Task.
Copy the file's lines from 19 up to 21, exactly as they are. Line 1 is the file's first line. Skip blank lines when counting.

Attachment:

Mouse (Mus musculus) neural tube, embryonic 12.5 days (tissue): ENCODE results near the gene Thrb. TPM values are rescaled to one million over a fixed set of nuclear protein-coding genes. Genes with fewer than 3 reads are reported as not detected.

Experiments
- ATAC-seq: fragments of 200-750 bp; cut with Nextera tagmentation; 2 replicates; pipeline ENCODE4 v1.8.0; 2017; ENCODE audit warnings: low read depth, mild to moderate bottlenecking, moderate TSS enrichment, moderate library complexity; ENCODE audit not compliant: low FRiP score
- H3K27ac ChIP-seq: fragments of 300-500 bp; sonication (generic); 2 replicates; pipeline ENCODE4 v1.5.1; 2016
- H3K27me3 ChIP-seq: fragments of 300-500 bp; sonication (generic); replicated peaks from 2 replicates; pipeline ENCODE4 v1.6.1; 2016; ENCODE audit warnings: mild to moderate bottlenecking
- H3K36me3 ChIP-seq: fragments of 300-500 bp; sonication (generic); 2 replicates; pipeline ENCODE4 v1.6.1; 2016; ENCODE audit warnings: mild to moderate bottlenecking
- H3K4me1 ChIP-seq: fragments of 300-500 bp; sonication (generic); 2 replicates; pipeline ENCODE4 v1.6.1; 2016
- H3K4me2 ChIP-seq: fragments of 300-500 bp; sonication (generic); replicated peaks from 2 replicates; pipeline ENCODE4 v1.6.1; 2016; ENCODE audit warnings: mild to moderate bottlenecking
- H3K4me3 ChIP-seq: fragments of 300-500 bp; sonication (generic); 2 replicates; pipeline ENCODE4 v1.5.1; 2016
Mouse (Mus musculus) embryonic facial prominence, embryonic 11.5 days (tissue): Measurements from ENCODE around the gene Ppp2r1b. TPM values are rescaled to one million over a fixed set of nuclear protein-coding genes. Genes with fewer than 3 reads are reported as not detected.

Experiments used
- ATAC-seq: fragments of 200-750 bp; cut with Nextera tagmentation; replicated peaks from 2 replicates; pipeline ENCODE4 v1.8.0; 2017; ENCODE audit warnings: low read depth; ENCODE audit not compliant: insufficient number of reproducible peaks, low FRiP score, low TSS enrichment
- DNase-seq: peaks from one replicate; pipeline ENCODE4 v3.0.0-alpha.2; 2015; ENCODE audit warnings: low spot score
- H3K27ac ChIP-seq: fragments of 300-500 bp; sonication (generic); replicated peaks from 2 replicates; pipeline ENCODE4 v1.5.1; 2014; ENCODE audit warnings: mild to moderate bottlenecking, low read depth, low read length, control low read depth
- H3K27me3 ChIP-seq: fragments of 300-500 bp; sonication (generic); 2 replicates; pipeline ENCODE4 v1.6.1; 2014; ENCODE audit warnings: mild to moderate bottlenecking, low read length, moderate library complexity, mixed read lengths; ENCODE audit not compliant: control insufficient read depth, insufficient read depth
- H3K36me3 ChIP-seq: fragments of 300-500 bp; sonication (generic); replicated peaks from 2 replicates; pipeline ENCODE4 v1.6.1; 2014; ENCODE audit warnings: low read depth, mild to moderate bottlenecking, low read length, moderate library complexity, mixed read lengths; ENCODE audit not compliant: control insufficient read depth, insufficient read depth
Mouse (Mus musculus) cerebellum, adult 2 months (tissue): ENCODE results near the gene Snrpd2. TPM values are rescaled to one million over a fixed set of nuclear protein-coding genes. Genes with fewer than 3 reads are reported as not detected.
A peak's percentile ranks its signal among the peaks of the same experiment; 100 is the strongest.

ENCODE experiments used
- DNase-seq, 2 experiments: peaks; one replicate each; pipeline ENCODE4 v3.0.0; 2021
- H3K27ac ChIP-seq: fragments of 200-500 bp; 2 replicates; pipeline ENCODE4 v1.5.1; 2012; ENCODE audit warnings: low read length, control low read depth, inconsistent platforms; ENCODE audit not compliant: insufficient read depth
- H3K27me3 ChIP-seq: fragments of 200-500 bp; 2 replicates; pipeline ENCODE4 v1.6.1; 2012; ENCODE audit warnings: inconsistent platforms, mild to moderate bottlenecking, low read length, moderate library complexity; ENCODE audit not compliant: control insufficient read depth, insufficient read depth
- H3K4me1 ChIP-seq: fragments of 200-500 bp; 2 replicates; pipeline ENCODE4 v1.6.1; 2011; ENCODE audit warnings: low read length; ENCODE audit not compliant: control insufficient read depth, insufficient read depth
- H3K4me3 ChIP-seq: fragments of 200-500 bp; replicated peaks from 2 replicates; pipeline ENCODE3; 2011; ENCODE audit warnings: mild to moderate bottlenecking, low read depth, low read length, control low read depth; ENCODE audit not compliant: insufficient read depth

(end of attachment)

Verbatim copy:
ENCODE experiments used
- DNase-seq, 2 experiments: peaks; one replicate each; pipeline ENCODE4 v3.0.0; 2021
- H3K27ac ChIP-seq: fragments of 200-500 bp; 2 replicates; pipeline ENCODE4 v1.5.1; 2012; ENCODE audit warnings: low read length, control low read depth, inconsistent platforms; ENCODE audit not compliant: insufficient read depth